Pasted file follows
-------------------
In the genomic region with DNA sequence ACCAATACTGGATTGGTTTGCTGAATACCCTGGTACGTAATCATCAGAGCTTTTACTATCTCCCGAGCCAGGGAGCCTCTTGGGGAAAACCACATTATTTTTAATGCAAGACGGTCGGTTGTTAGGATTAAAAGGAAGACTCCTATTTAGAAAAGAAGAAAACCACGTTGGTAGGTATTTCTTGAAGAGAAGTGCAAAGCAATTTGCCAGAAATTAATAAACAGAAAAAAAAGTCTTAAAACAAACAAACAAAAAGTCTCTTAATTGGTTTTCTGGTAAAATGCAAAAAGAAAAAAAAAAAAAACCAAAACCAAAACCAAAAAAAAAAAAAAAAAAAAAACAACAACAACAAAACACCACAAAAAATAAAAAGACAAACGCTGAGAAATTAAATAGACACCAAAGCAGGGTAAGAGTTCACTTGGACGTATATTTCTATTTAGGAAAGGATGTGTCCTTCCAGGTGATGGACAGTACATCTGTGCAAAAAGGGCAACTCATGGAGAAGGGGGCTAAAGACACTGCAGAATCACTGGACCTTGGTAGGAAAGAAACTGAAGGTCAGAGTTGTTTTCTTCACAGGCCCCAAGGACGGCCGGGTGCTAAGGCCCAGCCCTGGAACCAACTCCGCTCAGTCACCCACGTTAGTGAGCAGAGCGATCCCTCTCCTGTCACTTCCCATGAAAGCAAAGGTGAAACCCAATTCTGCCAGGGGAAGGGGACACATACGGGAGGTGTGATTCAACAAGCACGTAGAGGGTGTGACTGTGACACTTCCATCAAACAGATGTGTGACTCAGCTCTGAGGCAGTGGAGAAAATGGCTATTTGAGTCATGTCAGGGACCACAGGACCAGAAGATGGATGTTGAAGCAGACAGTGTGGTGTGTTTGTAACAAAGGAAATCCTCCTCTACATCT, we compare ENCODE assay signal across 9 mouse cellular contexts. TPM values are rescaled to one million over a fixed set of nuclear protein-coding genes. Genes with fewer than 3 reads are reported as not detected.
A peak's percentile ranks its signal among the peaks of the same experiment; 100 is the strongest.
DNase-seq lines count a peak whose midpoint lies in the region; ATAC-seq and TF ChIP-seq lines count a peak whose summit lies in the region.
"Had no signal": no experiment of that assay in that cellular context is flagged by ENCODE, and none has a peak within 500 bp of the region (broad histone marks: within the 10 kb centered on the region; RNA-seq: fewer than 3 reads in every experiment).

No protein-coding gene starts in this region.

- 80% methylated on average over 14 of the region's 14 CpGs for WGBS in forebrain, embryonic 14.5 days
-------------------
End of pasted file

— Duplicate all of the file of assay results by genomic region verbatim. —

In the genomic region with DNA sequence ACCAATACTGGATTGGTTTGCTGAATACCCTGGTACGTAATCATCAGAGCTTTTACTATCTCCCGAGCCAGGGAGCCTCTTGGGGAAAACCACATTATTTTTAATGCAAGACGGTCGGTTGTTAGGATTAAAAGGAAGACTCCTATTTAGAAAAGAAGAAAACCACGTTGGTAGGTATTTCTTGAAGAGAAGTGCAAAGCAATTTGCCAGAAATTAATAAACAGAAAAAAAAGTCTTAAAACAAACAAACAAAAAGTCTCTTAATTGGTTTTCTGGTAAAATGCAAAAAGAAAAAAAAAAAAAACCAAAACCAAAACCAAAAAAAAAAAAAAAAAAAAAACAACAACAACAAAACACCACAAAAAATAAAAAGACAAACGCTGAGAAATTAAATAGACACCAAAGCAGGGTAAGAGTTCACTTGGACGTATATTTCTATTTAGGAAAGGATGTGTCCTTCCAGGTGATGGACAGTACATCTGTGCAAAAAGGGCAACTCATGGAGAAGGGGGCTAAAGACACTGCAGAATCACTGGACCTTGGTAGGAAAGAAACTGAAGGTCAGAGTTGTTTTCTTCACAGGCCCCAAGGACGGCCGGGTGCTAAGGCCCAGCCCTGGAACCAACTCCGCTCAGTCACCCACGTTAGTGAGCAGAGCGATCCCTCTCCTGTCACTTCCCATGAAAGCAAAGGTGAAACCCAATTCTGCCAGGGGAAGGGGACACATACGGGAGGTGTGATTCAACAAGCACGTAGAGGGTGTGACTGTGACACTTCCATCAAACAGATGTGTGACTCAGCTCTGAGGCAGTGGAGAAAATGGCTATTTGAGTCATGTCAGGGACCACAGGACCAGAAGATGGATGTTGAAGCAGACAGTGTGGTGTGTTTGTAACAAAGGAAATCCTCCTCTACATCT, we compare ENCODE assay signal across 9 mouse cellular contexts. TPM values are rescaled to one million over a fixed set of nuclear protein-coding genes. Genes with fewer than 3 reads are reported as not detected.
A peak's percentile ranks its signal among the peaks of the same experiment; 100 is the strongest.
DNase-seq lines count a peak whose midpoint lies in the region; ATAC-seq and TF ChIP-seq lines count a peak whose summit lies in the region.
"Had no signal": no experiment of that assay in that cellular context is flagged by ENCODE, and none has a peak within 500 bp of the region (broad histone marks: within the 10 kb centered on the region; RNA-seq: fewer than 3 reads in every experiment).

No protein-coding gene starts in this region.

- 80% methylated on average over 14 of the region's 14 CpGs for WGBS in forebrain, embryonic 14.5 days